Whitehead married Evelyn Wade, an Irish woman from France, in 1891; they had a daughter and two sons. One son died in action while serving in the Royal Flying Corps during World War I. Meanwhile, Russell spent much of 1918 in prison because of his pacifist activities. Although Whitehead visited his co-author in prison, he did not take his pacifism seriously, while Russell sneered at Whitehead's later speculative Platonism and panpsychism. After the war, Russell and Whitehead seldom interacted, and Whitehead contributed nothing to the 1925 second edition of *Principia Mathematica*. The Royal Flying Corps (RFC) was the over-land air arm of the British military during most of World War I. // Formed by Royal Warrant on 13 May 1912, the RFC superseded the Air Battalion of the Royal Engineers. ...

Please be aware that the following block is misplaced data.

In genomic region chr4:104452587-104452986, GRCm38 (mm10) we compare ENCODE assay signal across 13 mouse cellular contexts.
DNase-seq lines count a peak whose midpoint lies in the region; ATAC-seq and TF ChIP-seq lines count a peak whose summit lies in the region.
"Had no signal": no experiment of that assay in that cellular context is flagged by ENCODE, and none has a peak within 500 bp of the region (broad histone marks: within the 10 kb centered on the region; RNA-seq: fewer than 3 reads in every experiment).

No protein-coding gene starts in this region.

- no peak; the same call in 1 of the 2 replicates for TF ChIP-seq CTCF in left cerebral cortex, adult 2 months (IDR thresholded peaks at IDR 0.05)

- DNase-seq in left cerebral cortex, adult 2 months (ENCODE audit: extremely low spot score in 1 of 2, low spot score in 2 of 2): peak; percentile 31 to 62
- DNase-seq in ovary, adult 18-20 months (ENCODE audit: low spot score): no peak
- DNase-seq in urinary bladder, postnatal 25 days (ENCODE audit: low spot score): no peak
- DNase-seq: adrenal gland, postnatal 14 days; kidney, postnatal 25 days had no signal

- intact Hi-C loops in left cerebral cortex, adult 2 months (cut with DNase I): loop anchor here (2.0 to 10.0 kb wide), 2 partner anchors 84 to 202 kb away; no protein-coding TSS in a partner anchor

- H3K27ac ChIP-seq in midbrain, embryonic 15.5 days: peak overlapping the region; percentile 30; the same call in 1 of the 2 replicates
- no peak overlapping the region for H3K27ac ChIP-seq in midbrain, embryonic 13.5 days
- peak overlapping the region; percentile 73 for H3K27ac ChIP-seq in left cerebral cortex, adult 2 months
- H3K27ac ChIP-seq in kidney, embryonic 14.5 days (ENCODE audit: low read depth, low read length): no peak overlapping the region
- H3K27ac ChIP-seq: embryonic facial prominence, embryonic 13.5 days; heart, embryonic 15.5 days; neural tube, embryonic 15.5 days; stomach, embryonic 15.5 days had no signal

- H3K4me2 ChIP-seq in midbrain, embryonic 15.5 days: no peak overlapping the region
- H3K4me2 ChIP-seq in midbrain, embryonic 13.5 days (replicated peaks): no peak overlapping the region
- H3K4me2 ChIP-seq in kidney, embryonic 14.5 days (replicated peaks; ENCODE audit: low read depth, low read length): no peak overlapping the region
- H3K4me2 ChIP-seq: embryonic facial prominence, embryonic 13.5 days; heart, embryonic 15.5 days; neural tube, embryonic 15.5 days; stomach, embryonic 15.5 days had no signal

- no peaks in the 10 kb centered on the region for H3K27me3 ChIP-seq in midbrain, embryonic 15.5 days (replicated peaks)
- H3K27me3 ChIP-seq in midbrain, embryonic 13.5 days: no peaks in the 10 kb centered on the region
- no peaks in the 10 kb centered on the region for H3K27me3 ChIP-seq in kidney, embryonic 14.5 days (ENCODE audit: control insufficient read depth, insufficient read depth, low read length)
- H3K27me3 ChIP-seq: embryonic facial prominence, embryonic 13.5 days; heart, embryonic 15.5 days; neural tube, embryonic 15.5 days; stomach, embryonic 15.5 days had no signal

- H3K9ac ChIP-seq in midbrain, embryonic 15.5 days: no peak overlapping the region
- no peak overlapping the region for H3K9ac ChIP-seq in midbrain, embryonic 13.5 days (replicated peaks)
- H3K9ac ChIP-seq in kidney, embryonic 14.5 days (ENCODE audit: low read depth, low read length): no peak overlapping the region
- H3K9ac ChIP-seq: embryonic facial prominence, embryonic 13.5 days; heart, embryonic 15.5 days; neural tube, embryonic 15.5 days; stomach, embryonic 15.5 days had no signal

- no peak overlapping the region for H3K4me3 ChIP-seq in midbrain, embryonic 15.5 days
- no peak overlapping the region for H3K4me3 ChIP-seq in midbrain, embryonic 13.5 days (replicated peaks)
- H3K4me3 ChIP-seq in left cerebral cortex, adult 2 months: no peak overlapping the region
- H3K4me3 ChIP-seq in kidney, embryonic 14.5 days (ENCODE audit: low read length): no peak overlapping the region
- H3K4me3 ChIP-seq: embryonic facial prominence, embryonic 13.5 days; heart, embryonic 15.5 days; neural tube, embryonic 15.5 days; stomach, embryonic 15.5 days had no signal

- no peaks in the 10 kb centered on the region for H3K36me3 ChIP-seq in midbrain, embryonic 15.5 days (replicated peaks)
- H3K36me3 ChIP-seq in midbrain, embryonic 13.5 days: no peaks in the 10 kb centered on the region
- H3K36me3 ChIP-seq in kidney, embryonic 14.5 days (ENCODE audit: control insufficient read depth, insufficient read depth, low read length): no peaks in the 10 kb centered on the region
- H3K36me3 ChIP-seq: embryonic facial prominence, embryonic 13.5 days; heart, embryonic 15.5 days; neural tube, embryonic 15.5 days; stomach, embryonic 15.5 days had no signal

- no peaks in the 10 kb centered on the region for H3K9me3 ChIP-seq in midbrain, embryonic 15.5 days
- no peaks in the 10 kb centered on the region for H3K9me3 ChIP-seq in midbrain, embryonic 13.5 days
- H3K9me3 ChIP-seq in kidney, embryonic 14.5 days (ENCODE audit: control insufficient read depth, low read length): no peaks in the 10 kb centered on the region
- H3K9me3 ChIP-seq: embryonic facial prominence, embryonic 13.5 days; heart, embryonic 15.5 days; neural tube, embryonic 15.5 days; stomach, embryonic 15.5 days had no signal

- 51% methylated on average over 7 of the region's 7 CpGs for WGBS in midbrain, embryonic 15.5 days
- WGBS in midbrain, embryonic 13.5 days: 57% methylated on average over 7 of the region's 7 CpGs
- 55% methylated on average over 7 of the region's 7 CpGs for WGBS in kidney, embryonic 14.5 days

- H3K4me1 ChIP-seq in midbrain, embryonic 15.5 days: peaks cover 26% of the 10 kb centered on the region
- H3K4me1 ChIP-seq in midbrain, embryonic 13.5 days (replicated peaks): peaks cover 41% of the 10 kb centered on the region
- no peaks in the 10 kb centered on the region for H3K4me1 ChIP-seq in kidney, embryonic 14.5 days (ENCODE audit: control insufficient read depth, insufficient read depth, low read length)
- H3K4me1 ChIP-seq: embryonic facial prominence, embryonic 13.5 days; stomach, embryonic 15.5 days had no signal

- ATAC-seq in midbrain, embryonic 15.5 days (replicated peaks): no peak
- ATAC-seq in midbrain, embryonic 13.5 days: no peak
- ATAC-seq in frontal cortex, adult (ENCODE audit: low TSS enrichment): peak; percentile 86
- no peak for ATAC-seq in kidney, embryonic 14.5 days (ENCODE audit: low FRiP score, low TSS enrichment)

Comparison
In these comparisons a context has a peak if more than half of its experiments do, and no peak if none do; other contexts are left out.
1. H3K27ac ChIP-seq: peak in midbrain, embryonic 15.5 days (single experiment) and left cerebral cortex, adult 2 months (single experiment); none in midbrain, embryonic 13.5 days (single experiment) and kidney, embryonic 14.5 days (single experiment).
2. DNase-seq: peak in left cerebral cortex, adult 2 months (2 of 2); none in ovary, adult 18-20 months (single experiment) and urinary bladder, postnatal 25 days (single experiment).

â€œThe Great War â€ redirects here. ...
Pacifism is the opposition to war or violence as a means of settling disputes or gaining advantage. ...
Platonic idealism is the theory that the substantive reality around us is only a reflection of a higher truth. ...
Panpsychism, in philosophy, is either the view that all parts of matter involve mind, or the more holistic view that the whole universe is an organism that possesses a mind. ...
The Principia Mathematica is a three-volume work on the foundations of mathematics, written by Alfred North Whitehead and Bertrand Russell and published in 1910-1913. ...